I was forced to read Huckleberry Finn in high school for one of my English classes. I had become a good reader through a point system implemented in early elementary school. They had books we could take from a shelf that were worth 1 to 5 points and if you read them, you got to take a test on them, and if you answered most of the questions right, then you were awarded the points. Through a process of “buzzsawing” where I read as quickly as I could through the 1 and 2 point books, and took the tests for them, I quickly wound up with the most points of my class.
I did not look forward to this book by Mark Twain because the books I had been forced to read were terrible. Perhaps the stand-out book in my mind would be The Old Man and The Sea by Ernest Hemmingway. Even the title of that book is enough to elicit a sharp yawn. In fact, up until I read Huck Finn, I was absolutely sure that my path would not be English at all. But I read it, and it hit hard. The vernacular couldn’t be understood unless read out loud. The characters were charming and exhibited a kind of low-life wit. The word “nigger” was used upwards of 200 times. Hamlet’s famous soliloquy gets butchered. A family gets in a dustup with another family over something both of them forgot long ago. Huck fakes his death. This was definitely my kind of book.
I read through it ravenously, and then read through it again just to make sure I picked everything up (I didn’t). I even got a sweet edition of it with explanatory notes, a glossary, and maps at the end. There was no way I was going to let go of the book’s brilliance. I even went out and found Mark Twain’s other books and read them, too. It’s not strange that his works began to show a distinctly darker tone after this stunningly mature piece. With A Connecticut Yankee in King Arthur’s Court and No. 44, The Mysterious Stranger, Twain would look into an unyielding abyss from which he would never return.
The river was Mark Twain’s favorite subject. A traveling man, Mark Twain wrote about and found no greater pleasure than those of the river. It’s no wonder that what is perhaps his greatest book is all about the river (and I’m talking about the Mississippi here). It’s also clear that he knew what would turn out to be his best book as it took 5 years to complete and he actually completed four other books in the process including Life On The Mississippi which not only functions as a discussion of his experience on the river as a steamboat captain, but also most likely prepared Twain himself for the writing of his magnum opus.
The river was home for Twain, and naturally he felt most comfortable in that habitat. Perhaps his discomfort outside the river could be seen in his next book, A Yankee. It’s perhaps telling that he doesn’t take the river at all in this book, but crosses the entire Atlantic as his hero gets transported all the way to medieval England. Even if this work is heavily contrived, I would count this as a close second to Huckleberry Finn in the masterpiece department. The book is savagely funny at parts and poignantly heartbreaking at others. Perhaps Twain knew he was in uncomfortable territory as his climax and denouement are about as chilling as Twain would ever get. Perhaps the ocean into which he would set sail swallowed him up at that moment and kept him within its clutches to the very end with his final work, No. 44, The Mysterious Stranger, which has been said to be his most unrelentingly dark piece of work. It’s true that Twain never threw away his humor up until this magnificent and strange piece- after all, he was still able to write a Pudd’nhead Wilson and a couple of new Tom Sawyer adventures, Tom Sawyer Abroad and Tom Sawyer, Detective, both appropriately narrated by Huck Finn.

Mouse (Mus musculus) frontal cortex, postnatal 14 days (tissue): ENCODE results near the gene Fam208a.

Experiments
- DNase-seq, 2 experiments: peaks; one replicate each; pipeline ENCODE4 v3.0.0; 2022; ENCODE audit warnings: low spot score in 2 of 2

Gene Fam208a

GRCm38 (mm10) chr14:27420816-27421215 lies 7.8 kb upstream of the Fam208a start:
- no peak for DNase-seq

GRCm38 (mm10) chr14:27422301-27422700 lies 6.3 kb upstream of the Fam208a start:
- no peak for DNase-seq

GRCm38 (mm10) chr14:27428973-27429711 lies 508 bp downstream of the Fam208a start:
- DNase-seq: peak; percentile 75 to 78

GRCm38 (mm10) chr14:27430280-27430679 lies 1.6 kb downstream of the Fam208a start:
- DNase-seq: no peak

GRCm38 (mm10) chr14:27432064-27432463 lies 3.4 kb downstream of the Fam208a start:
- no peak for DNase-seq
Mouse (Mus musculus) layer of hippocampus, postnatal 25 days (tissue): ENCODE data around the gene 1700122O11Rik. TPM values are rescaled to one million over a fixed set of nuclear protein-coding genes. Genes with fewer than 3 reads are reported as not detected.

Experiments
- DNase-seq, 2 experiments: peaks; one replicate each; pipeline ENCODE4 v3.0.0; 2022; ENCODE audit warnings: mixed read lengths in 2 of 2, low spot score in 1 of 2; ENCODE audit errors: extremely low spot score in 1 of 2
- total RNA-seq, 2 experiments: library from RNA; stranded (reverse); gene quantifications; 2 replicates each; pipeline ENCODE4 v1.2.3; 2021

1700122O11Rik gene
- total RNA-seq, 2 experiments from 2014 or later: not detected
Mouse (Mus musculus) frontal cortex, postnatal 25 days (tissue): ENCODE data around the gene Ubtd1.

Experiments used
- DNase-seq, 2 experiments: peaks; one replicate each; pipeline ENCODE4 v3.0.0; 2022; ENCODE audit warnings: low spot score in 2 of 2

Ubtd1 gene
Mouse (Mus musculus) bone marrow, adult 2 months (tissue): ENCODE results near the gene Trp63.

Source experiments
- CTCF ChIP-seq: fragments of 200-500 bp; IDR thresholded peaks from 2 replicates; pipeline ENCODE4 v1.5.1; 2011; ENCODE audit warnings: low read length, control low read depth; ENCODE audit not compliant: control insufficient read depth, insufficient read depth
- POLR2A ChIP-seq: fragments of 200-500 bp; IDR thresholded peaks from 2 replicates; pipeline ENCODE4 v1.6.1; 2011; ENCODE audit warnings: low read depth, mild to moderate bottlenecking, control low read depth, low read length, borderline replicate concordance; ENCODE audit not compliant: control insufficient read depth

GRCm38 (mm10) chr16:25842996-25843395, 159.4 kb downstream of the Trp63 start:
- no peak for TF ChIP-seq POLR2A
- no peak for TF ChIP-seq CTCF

But the damage had been done. The mark of Yankee stayed with Pudd’nhead Wilson, labeled a tragedy after its title character hijacked the story from Those Extraordinary Twins- the original title. Notable is the fact that Twain wrote his fair share of bad literature also. Tom Sawyer Abroad and Tom Sawyer, Detective (especially) have all the markings of your average pulp novel of the day. In fact, the latter of these so clearly plays off the dichotomy of Watson and Sherlock Holmes that Sir Arthur Conan Doyle would have undoubtedly lifted an eyebrow. And let me tell you, Twain wrote this kind of stuff with vigor. Many of his works aren’t even in print any more, and I’m referring to a small bevy of plays in which he apparently put quite a bit of effort.